The high-end smartphone market, which Samsung dominates along with Apple Inc, is slowing and the South Korean giant is struggling to convince investors it can crack the rapidly growing low-end segment, where its rivals include China's Huawei Technologies Co Ltd and ZTE Corp.
Samsung on Friday reported a 47.5 percent rise in April-June operating profit of a record 9.53 trillion won, in line with its estimate.
But profits at its mobile division, which generates two thirds of its total earnings, slipped 3.5 percent from the previous quarter even with the launch of its flagship Galaxy S4 in late April, sparking concerns its mobile growth momentum may have stalled as competition intensifies.
Executives offered little to give investors hope that a new market-shifting breakthrough in high-end smartphone technology is around the corner, fueling uncertainty over a segment which appears to have peaked in the first quarter after driving a series of record profits for Samsung in recent years.
Mobile division profit was still up 52 percent from a year ago but even that fell short of expectations, as slower sales of old models like the S3 and the marketing bill for the S4 took their toll.
"It is clear that the global smartphone market is stalling because of the slowing growth of high-end smartphones and rising competition from lower-priced smartphones," said Ahn Young-hoe, a fund manager at KTB Asset Management, which owns Samsung shares.
"There is no major momentum for Samsung. The key is whether Samsung, which sources smartphone parts in-house unlike Apple, will be able to cut parts costs and increase volume and market share to offset reduced smartphone margins."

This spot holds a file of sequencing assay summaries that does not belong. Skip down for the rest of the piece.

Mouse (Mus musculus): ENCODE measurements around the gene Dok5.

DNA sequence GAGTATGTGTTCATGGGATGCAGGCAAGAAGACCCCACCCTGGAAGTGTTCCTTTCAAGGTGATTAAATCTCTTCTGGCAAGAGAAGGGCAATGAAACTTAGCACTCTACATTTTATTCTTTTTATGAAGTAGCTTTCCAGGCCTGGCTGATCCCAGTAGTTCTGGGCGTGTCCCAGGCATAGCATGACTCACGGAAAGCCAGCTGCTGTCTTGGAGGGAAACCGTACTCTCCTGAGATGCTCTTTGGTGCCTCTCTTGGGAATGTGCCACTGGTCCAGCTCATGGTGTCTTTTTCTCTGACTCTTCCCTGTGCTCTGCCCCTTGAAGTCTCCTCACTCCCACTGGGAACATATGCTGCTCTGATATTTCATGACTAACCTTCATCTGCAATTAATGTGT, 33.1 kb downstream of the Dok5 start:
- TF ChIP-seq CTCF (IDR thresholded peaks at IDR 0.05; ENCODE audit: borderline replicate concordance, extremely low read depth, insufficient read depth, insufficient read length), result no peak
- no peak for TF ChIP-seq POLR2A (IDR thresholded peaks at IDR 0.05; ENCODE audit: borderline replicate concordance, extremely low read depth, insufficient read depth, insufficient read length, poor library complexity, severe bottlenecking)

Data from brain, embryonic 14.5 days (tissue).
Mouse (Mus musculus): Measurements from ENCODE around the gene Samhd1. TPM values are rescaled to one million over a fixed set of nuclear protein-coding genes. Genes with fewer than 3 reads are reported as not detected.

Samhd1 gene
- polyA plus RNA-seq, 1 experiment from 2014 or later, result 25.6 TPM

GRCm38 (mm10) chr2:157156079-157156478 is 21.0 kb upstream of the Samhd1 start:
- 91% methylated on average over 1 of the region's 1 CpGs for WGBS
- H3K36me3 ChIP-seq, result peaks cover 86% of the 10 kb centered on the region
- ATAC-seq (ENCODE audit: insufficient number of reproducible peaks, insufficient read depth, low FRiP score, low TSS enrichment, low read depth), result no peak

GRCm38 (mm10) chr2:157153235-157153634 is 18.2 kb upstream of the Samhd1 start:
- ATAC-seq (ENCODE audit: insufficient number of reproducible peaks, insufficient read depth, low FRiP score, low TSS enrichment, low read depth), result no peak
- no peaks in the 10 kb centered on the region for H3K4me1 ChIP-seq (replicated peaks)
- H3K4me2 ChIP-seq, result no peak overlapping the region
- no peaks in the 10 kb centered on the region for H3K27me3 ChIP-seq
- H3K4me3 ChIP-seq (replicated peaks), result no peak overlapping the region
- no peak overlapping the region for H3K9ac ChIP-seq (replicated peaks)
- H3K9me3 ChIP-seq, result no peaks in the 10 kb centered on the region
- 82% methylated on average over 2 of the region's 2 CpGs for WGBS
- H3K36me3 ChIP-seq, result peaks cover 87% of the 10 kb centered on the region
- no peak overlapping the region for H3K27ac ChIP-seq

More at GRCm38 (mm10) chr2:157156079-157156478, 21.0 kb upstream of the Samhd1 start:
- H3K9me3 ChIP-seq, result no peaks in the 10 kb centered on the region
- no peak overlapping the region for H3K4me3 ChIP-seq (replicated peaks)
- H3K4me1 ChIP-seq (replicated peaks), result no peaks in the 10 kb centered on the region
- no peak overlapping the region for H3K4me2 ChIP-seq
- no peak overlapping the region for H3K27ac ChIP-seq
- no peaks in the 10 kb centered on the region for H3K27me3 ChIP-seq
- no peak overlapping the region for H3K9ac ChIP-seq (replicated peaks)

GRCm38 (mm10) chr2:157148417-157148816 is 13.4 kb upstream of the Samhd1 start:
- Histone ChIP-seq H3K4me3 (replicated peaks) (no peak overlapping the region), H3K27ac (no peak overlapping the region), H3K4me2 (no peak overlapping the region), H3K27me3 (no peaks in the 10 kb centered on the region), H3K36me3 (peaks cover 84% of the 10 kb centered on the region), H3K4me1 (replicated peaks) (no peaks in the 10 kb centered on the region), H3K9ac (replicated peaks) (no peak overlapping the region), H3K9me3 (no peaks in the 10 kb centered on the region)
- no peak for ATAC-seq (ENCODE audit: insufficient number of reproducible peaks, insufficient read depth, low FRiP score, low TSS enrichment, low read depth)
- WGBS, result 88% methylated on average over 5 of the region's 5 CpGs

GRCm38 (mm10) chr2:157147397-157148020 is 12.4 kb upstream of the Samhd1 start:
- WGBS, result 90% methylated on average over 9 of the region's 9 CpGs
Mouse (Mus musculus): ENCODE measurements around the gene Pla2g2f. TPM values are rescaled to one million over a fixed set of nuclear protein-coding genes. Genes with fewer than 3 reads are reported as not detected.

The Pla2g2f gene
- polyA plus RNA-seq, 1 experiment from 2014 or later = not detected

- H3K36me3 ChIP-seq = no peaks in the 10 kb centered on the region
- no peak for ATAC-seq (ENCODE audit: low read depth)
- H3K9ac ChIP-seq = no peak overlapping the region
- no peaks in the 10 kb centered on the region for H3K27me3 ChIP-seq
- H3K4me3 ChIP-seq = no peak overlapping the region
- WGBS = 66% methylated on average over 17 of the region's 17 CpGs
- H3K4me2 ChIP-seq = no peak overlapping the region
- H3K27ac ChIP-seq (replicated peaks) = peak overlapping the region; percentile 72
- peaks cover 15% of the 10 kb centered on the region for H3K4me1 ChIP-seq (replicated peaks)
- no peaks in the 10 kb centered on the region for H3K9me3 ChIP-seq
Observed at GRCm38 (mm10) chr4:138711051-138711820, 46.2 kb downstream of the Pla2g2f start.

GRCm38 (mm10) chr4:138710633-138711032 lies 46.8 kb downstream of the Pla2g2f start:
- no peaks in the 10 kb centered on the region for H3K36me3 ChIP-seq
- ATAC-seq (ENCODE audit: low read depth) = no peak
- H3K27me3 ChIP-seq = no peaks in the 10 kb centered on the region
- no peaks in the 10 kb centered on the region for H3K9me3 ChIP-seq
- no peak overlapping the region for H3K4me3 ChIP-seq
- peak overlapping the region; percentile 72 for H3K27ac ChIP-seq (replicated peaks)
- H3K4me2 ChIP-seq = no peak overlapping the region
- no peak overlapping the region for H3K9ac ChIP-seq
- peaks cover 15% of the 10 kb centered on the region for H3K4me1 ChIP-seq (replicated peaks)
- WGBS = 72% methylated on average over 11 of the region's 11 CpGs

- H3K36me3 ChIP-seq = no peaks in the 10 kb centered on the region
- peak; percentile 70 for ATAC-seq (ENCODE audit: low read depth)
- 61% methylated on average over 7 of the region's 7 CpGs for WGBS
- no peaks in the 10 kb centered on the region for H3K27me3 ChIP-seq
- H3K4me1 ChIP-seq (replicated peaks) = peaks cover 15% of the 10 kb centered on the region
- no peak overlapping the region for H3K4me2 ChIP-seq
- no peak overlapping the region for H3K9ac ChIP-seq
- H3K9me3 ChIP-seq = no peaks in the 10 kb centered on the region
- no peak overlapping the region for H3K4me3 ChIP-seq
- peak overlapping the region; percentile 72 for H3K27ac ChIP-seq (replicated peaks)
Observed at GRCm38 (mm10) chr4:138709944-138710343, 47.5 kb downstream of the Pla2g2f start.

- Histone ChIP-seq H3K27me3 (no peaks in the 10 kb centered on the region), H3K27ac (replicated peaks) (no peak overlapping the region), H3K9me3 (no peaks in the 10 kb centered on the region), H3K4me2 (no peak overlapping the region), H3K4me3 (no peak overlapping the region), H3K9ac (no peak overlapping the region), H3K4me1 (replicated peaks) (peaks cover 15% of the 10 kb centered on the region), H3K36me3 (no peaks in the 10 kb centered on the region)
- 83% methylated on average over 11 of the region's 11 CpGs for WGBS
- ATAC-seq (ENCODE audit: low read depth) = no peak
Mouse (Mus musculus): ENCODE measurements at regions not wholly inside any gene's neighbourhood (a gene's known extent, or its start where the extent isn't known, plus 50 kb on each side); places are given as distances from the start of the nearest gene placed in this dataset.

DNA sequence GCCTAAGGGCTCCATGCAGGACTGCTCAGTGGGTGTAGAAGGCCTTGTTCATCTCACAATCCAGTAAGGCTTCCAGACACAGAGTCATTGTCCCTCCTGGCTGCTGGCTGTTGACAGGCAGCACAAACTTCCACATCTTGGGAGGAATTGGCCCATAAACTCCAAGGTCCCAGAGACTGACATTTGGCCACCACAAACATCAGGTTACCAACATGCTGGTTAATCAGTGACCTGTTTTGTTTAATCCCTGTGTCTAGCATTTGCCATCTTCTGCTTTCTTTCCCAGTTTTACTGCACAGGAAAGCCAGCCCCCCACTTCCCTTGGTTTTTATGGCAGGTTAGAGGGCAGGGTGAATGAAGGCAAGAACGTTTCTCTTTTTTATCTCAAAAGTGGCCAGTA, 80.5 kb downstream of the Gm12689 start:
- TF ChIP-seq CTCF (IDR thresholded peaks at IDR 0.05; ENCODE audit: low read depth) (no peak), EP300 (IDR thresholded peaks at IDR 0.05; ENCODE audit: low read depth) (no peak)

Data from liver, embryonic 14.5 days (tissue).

Samsung warned that global smartphone sales growth could weaken further in the third quarter, and said it expected stiffer competition due to new product launches. Apple is expected to release the iPhone 5S and a low-end iPhone later this year.
"As we go into a typically strong season for the IT industry, we expect earnings to continue to increase," Samsung said in its earnings statement.
"However, we cannot overlook delayed economic recovery in Europe and risks from increased competition for smartphones and other set products."
Samsung forecast stronger earnings in the second half thanks in part to its component business, which was staging a solid recovery on the back of soaring prices for semiconductors used in personal computers and mobile devices.
Capital spending in 2013 would increase by more than 1 trillion won to 24 trillion won, and could rise further depending on market conditions. More than 80 percent of that expenditure would be devoted to chips and flat panels such as liquid crystal displays and organic light emitting diode technology, seen as the next big thing in television.
The world's biggest maker of memory chips and televisions said profits from its chip business rose 71 percent to 1.76 trillion won in the second quarter.
Shares of Samsung, worth $172 billion, traded down 0.8 percent on Friday, lagging a 0.1 percent gain in the broader market.
The stock has lost 14 percent or 32.7 trillion won since early June, hit by a series of brokerage downgrades sparked by fears the high-end smartphone market had reached saturation.
Those concerns eased somewhat on Tuesday when Apple reported stronger-than-expected iPhone sales, even if demand was stoked by aggressively discounted older models. The California-based company still reported a fall in quarterly profit of 22 percent as its margins slipped in the absence of new products.
Research firm Strategy Analytics said Samsung sold 76 million smartphones in the second quarter to take 33.1 percent of the market, widening the gap with second-ranked Apple which saw its share shrink to 13.6 percent.
"I expect Samsung's smartphone profit to stagnate in the current quarter compared to the previous quarter as there are no sensational products in the market. This is a problem facing not only Samsung but Apple and the entire industry," said Samsung Securities Analyst Harrison Cho.
"Apple's new iPhone, which is expected to be released early September, will be nothing new."
© Thomson Reuters 2013